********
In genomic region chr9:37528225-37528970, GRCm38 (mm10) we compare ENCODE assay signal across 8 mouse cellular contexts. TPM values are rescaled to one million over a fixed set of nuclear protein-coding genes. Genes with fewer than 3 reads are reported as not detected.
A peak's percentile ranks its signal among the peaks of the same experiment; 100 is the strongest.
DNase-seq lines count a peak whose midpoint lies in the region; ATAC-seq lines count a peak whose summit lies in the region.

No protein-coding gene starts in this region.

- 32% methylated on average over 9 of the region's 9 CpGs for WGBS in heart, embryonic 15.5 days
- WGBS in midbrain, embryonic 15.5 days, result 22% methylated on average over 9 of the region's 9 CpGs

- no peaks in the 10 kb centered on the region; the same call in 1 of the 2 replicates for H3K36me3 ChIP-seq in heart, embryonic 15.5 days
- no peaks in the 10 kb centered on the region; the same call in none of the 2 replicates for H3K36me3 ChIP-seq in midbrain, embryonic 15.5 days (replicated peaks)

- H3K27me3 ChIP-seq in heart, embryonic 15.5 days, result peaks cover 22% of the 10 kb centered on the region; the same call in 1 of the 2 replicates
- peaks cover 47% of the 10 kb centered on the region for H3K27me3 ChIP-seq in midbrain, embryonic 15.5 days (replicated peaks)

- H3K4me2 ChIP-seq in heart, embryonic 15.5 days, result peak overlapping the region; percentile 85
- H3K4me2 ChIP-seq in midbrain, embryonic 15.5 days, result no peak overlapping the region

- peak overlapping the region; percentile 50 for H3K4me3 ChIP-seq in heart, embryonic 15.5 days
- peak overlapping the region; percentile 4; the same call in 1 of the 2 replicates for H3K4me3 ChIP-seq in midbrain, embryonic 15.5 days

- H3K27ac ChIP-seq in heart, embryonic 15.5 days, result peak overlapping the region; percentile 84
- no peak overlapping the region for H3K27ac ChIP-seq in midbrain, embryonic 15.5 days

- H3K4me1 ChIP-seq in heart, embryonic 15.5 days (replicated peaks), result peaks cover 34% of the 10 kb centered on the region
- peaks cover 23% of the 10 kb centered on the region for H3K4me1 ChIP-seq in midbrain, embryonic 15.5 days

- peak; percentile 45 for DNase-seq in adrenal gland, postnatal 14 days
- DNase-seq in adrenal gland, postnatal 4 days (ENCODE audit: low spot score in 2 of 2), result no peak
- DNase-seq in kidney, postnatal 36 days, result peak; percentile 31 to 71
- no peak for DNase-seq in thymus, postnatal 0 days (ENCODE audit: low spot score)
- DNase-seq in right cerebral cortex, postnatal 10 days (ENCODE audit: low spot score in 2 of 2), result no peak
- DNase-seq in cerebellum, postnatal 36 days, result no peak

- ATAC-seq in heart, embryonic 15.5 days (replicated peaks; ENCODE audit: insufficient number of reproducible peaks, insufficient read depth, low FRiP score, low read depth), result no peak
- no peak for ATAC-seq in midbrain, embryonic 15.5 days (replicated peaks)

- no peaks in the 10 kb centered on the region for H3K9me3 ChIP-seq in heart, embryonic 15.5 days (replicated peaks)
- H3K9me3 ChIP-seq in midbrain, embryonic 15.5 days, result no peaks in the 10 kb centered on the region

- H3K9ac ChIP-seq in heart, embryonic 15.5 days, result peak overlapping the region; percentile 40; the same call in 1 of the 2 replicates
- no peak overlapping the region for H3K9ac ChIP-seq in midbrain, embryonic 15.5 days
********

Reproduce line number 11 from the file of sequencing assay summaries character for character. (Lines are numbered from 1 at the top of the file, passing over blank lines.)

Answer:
- H3K4me2 ChIP-seq in heart, embryonic 15.5 days, result peak overlapping the region; percentile 85